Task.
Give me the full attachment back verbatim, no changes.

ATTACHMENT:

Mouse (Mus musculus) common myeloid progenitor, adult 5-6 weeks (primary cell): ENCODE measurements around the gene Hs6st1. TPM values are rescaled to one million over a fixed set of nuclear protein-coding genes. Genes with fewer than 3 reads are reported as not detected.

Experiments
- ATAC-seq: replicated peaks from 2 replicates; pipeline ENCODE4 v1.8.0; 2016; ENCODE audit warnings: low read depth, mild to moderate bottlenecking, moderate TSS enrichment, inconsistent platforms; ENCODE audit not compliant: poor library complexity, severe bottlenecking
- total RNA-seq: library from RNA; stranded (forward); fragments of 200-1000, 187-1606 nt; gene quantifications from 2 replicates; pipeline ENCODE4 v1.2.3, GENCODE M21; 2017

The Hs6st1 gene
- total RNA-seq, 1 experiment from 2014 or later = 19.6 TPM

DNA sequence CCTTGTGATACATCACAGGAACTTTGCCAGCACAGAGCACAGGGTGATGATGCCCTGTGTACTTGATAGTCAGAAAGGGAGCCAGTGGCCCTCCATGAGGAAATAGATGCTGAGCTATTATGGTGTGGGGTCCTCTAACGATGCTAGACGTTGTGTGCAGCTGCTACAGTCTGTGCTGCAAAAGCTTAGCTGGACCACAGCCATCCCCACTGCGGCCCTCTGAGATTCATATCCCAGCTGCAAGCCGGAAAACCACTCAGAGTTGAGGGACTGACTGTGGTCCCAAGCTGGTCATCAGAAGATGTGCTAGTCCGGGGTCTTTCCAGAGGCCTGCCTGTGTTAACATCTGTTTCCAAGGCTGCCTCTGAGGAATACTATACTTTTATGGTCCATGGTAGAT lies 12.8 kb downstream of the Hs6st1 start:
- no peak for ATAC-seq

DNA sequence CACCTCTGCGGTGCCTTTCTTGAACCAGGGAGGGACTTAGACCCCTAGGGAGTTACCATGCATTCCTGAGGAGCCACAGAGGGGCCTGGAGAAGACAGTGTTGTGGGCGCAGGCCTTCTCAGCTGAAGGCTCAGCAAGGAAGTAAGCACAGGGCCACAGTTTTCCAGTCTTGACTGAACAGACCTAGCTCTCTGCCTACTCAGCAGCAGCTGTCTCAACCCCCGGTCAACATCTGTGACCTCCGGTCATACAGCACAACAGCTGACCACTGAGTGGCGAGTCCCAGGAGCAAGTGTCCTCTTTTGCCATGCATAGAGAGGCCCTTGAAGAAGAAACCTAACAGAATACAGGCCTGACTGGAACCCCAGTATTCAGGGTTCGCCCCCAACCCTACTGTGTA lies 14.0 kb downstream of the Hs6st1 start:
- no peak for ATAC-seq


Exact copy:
Mouse (Mus musculus) common myeloid progenitor, adult 5-6 weeks (primary cell): ENCODE measurements around the gene Hs6st1. TPM values are rescaled to one million over a fixed set of nuclear protein-coding genes. Genes with fewer than 3 reads are reported as not detected.

Experiments
- ATAC-seq: replicated peaks from 2 replicates; pipeline ENCODE4 v1.8.0; 2016; ENCODE audit warnings: low read depth, mild to moderate bottlenecking, moderate TSS enrichment, inconsistent platforms; ENCODE audit not compliant: poor library complexity, severe bottlenecking
- total RNA-seq: library from RNA; stranded (forward); fragments of 200-1000, 187-1606 nt; gene quantifications from 2 replicates; pipeline ENCODE4 v1.2.3, GENCODE M21; 2017

The Hs6st1 gene
- total RNA-seq, 1 experiment from 2014 or later = 19.6 TPM

DNA sequence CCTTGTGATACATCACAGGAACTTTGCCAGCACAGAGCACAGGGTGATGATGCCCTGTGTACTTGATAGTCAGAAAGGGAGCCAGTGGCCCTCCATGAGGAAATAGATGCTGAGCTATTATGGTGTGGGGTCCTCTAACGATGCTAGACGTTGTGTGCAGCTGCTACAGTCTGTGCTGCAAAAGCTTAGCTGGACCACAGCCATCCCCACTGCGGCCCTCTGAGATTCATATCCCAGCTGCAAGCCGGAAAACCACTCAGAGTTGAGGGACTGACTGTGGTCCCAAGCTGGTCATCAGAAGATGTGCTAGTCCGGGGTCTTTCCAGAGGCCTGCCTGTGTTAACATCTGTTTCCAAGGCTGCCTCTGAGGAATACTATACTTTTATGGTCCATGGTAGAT lies 12.8 kb downstream of the Hs6st1 start:
- no peak for ATAC-seq

DNA sequence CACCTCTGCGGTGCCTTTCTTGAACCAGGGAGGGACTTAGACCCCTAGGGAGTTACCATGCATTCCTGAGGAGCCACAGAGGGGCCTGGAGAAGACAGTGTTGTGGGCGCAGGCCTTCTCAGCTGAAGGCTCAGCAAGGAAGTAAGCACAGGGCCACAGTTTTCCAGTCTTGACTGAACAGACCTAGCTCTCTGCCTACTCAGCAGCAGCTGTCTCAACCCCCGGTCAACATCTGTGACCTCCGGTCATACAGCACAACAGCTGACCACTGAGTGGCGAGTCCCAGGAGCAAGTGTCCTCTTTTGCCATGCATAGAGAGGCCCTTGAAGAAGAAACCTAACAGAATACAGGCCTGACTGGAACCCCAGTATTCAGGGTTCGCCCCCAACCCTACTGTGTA lies 14.0 kb downstream of the Hs6st1 start:
- no peak for ATAC-seq